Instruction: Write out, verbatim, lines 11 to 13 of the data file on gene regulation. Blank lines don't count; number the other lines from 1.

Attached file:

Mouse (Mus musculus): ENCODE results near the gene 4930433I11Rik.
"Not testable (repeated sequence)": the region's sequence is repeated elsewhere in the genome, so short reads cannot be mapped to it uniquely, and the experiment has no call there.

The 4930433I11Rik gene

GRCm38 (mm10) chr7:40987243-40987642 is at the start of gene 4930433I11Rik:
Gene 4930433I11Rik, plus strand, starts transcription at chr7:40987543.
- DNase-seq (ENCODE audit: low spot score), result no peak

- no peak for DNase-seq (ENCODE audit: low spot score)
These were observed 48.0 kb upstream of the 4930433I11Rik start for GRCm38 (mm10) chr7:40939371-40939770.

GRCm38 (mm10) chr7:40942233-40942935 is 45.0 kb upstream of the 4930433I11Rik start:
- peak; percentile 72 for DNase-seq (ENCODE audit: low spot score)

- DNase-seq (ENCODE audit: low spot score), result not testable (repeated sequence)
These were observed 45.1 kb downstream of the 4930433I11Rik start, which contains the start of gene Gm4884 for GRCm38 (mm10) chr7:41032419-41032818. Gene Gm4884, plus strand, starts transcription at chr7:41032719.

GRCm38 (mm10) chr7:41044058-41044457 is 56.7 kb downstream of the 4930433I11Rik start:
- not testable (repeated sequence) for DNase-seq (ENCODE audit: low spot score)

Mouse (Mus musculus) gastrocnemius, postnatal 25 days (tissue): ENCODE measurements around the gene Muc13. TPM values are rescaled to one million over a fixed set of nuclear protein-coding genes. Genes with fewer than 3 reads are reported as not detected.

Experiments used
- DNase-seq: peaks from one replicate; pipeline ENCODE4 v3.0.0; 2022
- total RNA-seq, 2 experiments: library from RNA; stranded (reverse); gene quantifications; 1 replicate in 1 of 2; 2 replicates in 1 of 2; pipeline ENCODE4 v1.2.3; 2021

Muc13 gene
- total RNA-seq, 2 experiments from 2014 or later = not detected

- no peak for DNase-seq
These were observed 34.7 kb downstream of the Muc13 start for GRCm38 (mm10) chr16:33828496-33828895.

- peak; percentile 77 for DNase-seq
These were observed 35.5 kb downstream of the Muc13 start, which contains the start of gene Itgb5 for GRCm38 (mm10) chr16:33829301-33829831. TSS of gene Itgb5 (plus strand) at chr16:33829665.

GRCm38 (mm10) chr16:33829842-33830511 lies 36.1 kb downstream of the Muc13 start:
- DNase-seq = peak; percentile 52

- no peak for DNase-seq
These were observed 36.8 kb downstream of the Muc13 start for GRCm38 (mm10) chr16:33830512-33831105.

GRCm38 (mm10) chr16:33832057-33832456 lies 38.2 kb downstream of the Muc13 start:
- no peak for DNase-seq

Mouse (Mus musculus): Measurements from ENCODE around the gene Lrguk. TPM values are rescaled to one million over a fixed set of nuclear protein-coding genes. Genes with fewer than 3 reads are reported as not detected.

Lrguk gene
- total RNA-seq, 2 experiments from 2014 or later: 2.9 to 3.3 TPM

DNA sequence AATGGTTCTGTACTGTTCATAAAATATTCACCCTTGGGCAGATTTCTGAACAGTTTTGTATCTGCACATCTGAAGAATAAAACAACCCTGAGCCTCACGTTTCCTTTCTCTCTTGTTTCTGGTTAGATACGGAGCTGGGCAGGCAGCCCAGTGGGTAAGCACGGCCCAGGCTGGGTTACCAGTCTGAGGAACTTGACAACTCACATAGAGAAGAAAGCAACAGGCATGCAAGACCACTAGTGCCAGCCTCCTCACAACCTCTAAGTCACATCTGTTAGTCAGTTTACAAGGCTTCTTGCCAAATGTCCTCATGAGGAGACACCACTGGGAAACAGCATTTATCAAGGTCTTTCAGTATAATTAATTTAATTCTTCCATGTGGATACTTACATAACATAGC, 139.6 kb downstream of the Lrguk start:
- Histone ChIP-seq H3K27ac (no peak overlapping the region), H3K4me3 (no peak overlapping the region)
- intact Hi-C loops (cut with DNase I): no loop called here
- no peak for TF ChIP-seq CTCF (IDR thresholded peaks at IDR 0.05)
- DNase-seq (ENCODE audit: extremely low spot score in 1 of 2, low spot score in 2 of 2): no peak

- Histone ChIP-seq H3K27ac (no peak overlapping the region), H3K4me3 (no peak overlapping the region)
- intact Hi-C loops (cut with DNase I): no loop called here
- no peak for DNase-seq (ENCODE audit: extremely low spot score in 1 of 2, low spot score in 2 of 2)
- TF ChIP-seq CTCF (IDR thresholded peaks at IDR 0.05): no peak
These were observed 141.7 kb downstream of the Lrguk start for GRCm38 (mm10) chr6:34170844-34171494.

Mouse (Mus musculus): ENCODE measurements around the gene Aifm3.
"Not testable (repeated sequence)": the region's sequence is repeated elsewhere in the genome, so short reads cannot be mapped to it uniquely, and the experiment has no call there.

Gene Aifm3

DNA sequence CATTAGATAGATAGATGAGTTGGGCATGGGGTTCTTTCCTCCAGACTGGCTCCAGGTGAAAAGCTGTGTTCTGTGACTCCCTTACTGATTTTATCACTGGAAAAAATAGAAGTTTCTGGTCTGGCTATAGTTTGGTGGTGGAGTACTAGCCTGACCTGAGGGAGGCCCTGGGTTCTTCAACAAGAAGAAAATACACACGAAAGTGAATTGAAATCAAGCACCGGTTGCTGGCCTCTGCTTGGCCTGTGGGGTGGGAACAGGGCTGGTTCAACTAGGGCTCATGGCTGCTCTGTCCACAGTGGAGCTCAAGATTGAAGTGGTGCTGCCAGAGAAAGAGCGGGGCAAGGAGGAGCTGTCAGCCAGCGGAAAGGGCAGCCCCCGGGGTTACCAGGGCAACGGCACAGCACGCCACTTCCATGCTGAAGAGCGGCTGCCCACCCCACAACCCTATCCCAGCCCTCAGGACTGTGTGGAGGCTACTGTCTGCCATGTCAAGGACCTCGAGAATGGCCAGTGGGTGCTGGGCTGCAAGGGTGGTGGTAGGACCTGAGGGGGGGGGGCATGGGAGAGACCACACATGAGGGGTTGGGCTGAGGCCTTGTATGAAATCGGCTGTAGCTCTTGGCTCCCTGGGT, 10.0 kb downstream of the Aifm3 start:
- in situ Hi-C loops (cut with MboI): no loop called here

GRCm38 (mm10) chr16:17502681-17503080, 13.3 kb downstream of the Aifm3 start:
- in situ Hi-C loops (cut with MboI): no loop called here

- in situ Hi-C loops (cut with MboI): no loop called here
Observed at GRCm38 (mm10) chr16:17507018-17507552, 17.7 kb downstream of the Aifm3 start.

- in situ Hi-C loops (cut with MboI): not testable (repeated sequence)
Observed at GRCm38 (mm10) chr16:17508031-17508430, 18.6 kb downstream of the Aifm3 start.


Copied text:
- DNase-seq (ENCODE audit: low spot score), result not testable (repeated sequence)
These were observed 45.1 kb downstream of the 4930433I11Rik start, which contains the start of gene Gm4884 for GRCm38 (mm10) chr7:41032419-41032818. Gene Gm4884, plus strand, starts transcription at chr7:41032719.

GRCm38 (mm10) chr7:41044058-41044457 is 56.7 kb downstream of the 4930433I11Rik start: